Most who appear at speed camera hearings have fines dropped

A Butler County judge ruled the village of New Miami’s administrative hearings held for people protesting speed camera citations didn’t adequately provide due process. But a Journal-News analysis of hearing records found those who showed up for the proceedings stood a good chance of not having to pay up.

In the 15 months of operation, 2,967 people who received citations from the village’s mobile speed cameras requested hearings. Of those, 852 people appeared at a hearing with 177 of them being found liable by the magistrate, according to village records obtained by this newspaper.

A total of 44,993 liability citations were issued, and of those, 764 were mailed as warnings when the devices were newly installed. An estimated $1 million in revenue has gone into the village’s general fund from the $95 fines collected.

The cameras that were the target of a class-action lawsuit are no longer stationed at the village limits on U.S. 127. They were turned off Feb. 25, minutes after common pleas Judge Michael Sage handed down his decision.

Attorney Wilson Weisenfelder Jr., who represents New Miami in the civil suit, said they will appeal the decision to the 12th District Court of Appeals. Village officials have been advised by Weisenfelder not to comment about the camera situation while the court case is pending

“The numbers (of liability citations) is not what is driving this case,” Weisenfelder said, noting the supreme court has already said municipalities have the right to use the cameras.

He said due process in administrative hearings is the question, and New Miami did afford those cited due process in hearings held at the village.

“The cameras are a more efficient system.,” Weisenfelder said. “We are in the tech age; why not put that technology to use and free up police officers for more important duties?”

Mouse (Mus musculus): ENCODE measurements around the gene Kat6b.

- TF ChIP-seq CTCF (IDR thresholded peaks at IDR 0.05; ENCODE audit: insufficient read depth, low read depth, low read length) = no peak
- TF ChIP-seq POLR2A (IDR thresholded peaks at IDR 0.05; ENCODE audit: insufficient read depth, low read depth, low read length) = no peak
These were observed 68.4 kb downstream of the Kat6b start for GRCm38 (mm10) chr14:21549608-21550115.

But they are still a hot topic in other Butler County communities that have automated traffic control devices.

The Hamilton Police Department employed a speed-enforcement van in April 2010. The vehicle is actually an unmarked SUV that is placed at locations throughout the city, usually around schools and parks where speed is a problem, according to Sgt. Ed Buns.

In July 2010, the city began issuing $95 citations. The final revenue tally for 2013 is not yet known but 3,012 citations were issued last year, according to Buns.

Attorney and Middletown Municipal Court magistrate Joe Newlin was hired by the city of Hamilton to preside over the administrative hearings for speed camera violators. He also does the same in Middletown, where the civil citations are issued from red-light cameras.

On March 4, five people showed up for a 6 p.m. hearing inside the Hamilton City Council chambers. Three of them were given a “pass” on fines after pleading their case.

One man said he was out of town when the citation was issued to his truck that was traveling 66 mph in a 50 mph zone on Bypass Ohio 4. He suspected one of his children was behind the wheel. A woman was traveling 30 mph in a school zone, rushing from one job to another; and a man in a company vehicle said he sets his cruise control to make sure he doesn’t get a ticket, but he was unaware of the 50 mph zone on the bypass.

Two men, who had heard about the fate of New Miami’s speed cameras, said their citations were unconstitutional.

“I want this taken over to municipal court, this is a traffic violation,” said West Chester Twp. resident Douglas Johnson. “This is unconstitutional.”

Newlin explained the ruling was for the village of New Miami only. He also explained the liability citation is not a criminal matter and likewise, does not get reported to the Bureau of Motor Vehicles, increase insurance or add points to a driver’s license.

Johnson said he plans to appeal the citation and sue Hamilton to initiate a class-action lawsuit.

Newlin warns people who get a pass, usually those just going a few miles over the trigger limit, that if they return he will have the knowledge that they have been cited before.

Hamilton citations are reviewed by a police officer who signs the citation before it is mailed. Those who attend a hearing also have a chance to see a video of their vehicle as it passes the speed van and are provided with information that the radar calibration is checked before and after the van is placed in a location.

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